If health care reform is killed, what happens?

If conservatives manage to kill health care reform legislation, what will happen next?

I really don’t want to go there.

First, I’m convinced that conservatives won’t be able to repeal the Affordable Care Act (ACA).  Democrats will hold onto the Senate, and President Obama still has a veto. If necessary, he will use it to protect the bill. Meanwhile, the majority of the public either favors the legislation or want to “wait and see” how well it works. Most voters would be utterly disgusted if Congress returns to the health care debate this fall. It was ugly the first time around; virtually no one wants to watch re-runs on C-Span.  In the months ahead, Americans hope that their elected representatives will do just three things: create jobs, create jobs, and create jobs.

Secondly, if conservatives somehow succeed in crippling the reform bill, we will find ourselves back in a world of laissez-faire health care where medical spending continues to spiral by 4.5% to 9% a year (just as it has for the past ten years), thanks to a combination of climbing prices and rising utilization.

Here, I’m not talking about how much insurance premiums rose: reimbursements that private insurers, Medicare and Medicaid paid out to hospitals, doctors and patients over the past ten years have been climbing by 4.5% to over 9% annually.

In some years, Medicare reimbursements were growing faster; in other years, payouts by private insurers levitated. Over the same span, Kaiser reports that premiums for a family plan rose by an average of 13.1% a year.

Without the Affordable Care Act (ACA), payouts for drugs, devices, hospital services and physicians’ services are expected to accelerate over the next ten years, rising by an average of more than 6% a year. Without reform, roughly one-third of our health care dollars will still be squandered on unnecessary treatments, redundant tests, over-priced products, preventable hospitalizations and avoidable medical errors.  Employers will continue to shift costs to employees (or just get out of the health benefits business altogether), and more and more Americans will find themselves priced out of the health care market.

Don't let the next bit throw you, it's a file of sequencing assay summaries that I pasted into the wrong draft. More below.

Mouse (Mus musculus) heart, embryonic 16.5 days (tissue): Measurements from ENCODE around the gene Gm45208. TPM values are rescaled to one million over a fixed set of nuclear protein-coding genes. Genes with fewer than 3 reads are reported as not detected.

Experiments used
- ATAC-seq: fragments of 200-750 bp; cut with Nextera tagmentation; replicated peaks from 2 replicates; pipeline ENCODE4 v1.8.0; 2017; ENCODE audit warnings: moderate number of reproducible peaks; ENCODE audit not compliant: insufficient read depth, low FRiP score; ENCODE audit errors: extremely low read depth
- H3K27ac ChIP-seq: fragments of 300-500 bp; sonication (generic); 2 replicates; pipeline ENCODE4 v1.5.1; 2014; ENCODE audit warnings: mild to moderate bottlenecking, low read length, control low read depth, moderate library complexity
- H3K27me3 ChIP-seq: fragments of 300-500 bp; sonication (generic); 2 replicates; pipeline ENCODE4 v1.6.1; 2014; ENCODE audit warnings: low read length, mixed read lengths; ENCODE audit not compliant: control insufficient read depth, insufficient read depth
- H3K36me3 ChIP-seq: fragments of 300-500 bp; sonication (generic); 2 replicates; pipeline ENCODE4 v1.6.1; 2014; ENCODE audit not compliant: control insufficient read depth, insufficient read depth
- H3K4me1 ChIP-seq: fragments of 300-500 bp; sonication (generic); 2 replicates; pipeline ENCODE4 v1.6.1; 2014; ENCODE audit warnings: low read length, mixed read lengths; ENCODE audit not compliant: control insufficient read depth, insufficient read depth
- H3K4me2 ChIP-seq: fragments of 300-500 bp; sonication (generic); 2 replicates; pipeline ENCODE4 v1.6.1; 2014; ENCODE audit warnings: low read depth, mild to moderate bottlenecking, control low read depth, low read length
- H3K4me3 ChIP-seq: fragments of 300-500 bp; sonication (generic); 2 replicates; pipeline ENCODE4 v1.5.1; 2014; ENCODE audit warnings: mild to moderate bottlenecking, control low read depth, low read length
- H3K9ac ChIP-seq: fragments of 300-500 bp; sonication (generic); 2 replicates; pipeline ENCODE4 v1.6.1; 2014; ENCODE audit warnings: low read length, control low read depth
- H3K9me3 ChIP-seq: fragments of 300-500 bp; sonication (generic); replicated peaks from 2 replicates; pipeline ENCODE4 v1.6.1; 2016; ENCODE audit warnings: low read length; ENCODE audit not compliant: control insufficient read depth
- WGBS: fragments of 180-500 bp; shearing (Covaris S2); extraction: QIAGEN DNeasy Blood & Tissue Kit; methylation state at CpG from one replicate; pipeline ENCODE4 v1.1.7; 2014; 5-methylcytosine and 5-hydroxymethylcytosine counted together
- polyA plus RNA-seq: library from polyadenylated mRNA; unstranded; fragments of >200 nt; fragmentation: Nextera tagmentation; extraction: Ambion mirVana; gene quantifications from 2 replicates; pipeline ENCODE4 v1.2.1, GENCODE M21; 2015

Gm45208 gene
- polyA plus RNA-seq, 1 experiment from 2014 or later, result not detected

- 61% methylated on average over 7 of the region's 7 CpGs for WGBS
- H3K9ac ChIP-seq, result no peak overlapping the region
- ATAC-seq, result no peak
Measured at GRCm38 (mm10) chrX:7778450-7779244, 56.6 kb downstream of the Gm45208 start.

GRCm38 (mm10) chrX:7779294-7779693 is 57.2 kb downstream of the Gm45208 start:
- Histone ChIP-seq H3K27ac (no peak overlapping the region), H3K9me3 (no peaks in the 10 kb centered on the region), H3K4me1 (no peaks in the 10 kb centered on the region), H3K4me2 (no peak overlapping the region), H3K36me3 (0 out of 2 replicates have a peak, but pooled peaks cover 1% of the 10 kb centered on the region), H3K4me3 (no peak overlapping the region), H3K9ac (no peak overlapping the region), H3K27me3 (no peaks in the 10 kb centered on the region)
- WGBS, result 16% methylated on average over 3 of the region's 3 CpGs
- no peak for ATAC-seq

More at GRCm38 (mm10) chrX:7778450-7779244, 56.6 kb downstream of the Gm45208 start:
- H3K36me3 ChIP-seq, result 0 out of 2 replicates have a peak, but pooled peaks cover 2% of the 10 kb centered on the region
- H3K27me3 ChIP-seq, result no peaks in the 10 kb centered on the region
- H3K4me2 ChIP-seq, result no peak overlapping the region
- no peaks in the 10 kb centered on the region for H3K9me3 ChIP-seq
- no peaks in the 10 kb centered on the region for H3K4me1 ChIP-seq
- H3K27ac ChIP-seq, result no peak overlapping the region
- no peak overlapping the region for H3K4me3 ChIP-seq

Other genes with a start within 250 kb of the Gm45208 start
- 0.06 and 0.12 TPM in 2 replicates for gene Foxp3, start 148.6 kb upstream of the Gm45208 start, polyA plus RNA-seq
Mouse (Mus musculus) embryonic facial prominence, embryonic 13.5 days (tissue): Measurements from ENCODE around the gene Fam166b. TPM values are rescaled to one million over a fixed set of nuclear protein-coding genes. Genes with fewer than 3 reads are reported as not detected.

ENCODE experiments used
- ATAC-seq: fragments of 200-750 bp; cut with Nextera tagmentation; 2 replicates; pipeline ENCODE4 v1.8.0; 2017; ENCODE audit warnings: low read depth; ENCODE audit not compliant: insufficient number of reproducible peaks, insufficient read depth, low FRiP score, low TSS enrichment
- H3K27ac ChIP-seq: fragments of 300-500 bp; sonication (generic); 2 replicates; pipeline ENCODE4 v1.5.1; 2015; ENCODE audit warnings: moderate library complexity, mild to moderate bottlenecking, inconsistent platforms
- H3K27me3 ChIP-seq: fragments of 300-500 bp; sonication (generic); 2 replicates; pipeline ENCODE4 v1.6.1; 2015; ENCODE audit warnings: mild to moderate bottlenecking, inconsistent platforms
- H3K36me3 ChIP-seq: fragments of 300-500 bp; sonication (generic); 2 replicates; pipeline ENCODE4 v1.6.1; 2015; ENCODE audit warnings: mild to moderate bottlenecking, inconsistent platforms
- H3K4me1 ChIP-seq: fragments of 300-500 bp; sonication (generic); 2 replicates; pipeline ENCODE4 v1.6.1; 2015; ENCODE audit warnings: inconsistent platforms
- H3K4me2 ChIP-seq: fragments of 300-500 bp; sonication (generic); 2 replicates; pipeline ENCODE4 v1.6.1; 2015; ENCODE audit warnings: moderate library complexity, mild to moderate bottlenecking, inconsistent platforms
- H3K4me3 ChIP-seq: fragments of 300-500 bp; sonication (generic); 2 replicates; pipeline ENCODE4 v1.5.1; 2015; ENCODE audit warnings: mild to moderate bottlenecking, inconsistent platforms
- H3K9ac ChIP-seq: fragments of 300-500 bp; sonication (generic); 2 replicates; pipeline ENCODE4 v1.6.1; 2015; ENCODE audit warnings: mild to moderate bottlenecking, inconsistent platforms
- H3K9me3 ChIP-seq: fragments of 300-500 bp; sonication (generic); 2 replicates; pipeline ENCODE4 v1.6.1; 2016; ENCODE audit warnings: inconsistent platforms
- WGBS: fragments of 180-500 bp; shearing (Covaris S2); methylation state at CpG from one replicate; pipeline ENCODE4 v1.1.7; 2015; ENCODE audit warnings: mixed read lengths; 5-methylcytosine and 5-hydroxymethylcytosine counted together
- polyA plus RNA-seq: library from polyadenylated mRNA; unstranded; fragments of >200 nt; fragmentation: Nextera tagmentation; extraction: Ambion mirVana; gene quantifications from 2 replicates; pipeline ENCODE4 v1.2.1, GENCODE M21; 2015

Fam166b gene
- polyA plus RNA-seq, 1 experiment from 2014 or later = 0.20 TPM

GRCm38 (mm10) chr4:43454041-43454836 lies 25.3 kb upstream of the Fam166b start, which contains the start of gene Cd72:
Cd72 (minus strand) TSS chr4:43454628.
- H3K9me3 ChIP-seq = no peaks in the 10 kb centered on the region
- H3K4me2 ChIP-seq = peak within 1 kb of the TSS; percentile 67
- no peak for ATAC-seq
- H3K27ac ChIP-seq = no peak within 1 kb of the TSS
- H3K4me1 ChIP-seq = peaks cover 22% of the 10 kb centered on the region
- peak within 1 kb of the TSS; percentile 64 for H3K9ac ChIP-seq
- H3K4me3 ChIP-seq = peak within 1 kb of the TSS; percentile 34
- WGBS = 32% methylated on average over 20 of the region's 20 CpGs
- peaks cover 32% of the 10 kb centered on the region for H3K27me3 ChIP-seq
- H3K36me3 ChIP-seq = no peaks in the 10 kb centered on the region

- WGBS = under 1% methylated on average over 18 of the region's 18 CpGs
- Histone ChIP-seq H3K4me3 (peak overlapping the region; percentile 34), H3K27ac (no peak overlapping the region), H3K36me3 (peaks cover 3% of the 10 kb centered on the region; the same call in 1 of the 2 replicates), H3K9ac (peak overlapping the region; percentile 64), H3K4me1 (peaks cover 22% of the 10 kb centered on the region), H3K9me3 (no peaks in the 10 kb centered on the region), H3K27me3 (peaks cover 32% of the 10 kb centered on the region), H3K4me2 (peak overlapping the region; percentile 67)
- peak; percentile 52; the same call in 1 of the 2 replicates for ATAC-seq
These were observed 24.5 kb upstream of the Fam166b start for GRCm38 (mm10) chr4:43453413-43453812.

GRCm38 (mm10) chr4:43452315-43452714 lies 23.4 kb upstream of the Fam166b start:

Rather than joining the rest of the developed world by offering affordable, comprehensive care to all of our citizens, the U.S. will find itself becoming  part of the “developing world”– where only the very wealthy have access to good care.

I don’t believe that will happen.  We are on the path to reform. It will be a long, rocky road, but there is no turning back. The alternative is just too bleak.

The Liberal dream

That said, why am I even addressing the possibility that conservatives will form a death panel and pull the plug on the ACA?

Because some irrepressibly optimistic progressives have begun to suggest that if reform’s opponents prevail, the story might have a happy ending. And I am worried that these liberals may encourage other progressives to step back, and let conservatives have their way. After all, many on the Left found the Affordable Care Act disappointing—a half measure, not what they hoped Obama would deliver. Some are willing to let it slip away.

Just a few days ago, in a piece in AOLNews titled “Obamacare Critics: Be Careful What You Wish For,” New American Foundation fellow Micah Weinberg made the argument that a victory for the conservatives could  lead us to what some liberals still yearn for: a single-payer system.

If this round of reform fails … we’ll have to do something entirely different. But don’t hold your breath waiting for a system that relies even more heavily on the private market for health insurance.

In fact, the most likely thing that we will do is move toward a system like Medicare that is financed by the government. It turns out that Medicare is extremely popular among seniors of all political persuasions, even tea partying ones. After all, the thing the town hall screamers were the most upset about was the idea that the program would be changed to institute “death panels.” This was a vicious smear that could not have been further from the truth. But it shows just how little appetite there is for changing the Medicare program in any way, even among members of the conservative right.

So people of all political stripes love to love Medicare, and they love to hate insurance companies. It stands to reason, therefore, that if we have to start over, we’ll build on what is popular rather than heading even further in an unpopular direction.

Conservative Republicans are free to continue their quest to undermine health care reform. But they should be careful what they wish for, because through their actions they may be the very people who finally lead this country to … a single-payer health care system.

Employer-based insurance versus Medicare

What Weinberg forgets is that while seniors love Medicare, a great many  Americans under 65 love—or at least like—their employer-based insurance,  if for only one reason: their employer pays for it.

And when employers pick up most of the tab, this is good news for all taxpayers. When middle-class and low-income employees working at large companies have good insurance, we don’t have to worry about funding subsidies to help them buy coverage. (Granted, wages are lower because employers provide benefits—in that sense the employee pays for his health insurance.  But as I explain below, if single-payer replaced employer-based insurance, salaries would not automatically rise to equal the value of the lost perks.)